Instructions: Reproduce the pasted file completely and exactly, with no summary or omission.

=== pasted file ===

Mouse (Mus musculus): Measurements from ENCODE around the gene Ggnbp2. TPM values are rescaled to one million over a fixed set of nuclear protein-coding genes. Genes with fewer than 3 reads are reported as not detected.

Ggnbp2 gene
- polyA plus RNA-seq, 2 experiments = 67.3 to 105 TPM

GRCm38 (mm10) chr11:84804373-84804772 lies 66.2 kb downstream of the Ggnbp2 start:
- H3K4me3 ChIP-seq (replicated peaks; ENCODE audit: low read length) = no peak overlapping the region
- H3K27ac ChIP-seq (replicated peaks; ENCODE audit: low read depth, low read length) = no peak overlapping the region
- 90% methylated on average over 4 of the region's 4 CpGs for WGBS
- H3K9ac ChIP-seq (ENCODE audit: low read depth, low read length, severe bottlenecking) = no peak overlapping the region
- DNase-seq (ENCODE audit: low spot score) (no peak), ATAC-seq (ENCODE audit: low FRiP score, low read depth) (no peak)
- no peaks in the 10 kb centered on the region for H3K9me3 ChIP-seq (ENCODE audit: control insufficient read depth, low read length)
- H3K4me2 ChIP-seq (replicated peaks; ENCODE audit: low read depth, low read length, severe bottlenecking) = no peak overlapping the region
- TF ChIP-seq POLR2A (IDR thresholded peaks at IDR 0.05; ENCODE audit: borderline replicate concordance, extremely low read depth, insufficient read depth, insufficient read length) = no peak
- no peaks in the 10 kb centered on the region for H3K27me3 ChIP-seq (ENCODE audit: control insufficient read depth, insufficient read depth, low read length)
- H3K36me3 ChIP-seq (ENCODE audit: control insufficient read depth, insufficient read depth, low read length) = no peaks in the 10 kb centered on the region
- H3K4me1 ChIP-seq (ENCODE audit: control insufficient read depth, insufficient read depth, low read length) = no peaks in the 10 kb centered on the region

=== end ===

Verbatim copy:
Mouse (Mus musculus): Measurements from ENCODE around the gene Ggnbp2. TPM values are rescaled to one million over a fixed set of nuclear protein-coding genes. Genes with fewer than 3 reads are reported as not detected.

Ggnbp2 gene
- polyA plus RNA-seq, 2 experiments = 67.3 to 105 TPM

GRCm38 (mm10) chr11:84804373-84804772 lies 66.2 kb downstream of the Ggnbp2 start:
- H3K4me3 ChIP-seq (replicated peaks; ENCODE audit: low read length) = no peak overlapping the region
- H3K27ac ChIP-seq (replicated peaks; ENCODE audit: low read depth, low read length) = no peak overlapping the region
- 90% methylated on average over 4 of the region's 4 CpGs for WGBS
- H3K9ac ChIP-seq (ENCODE audit: low read depth, low read length, severe bottlenecking) = no peak overlapping the region
- DNase-seq (ENCODE audit: low spot score) (no peak), ATAC-seq (ENCODE audit: low FRiP score, low read depth) (no peak)
- no peaks in the 10 kb centered on the region for H3K9me3 ChIP-seq (ENCODE audit: control insufficient read depth, low read length)
- H3K4me2 ChIP-seq (replicated peaks; ENCODE audit: low read depth, low read length, severe bottlenecking) = no peak overlapping the region
- TF ChIP-seq POLR2A (IDR thresholded peaks at IDR 0.05; ENCODE audit: borderline replicate concordance, extremely low read depth, insufficient read depth, insufficient read length) = no peak
- no peaks in the 10 kb centered on the region for H3K27me3 ChIP-seq (ENCODE audit: control insufficient read depth, insufficient read depth, low read length)
- H3K36me3 ChIP-seq (ENCODE audit: control insufficient read depth, insufficient read depth, low read length) = no peaks in the 10 kb centered on the region
- H3K4me1 ChIP-seq (ENCODE audit: control insufficient read depth, insufficient read depth, low read length) = no peaks in the 10 kb centered on the region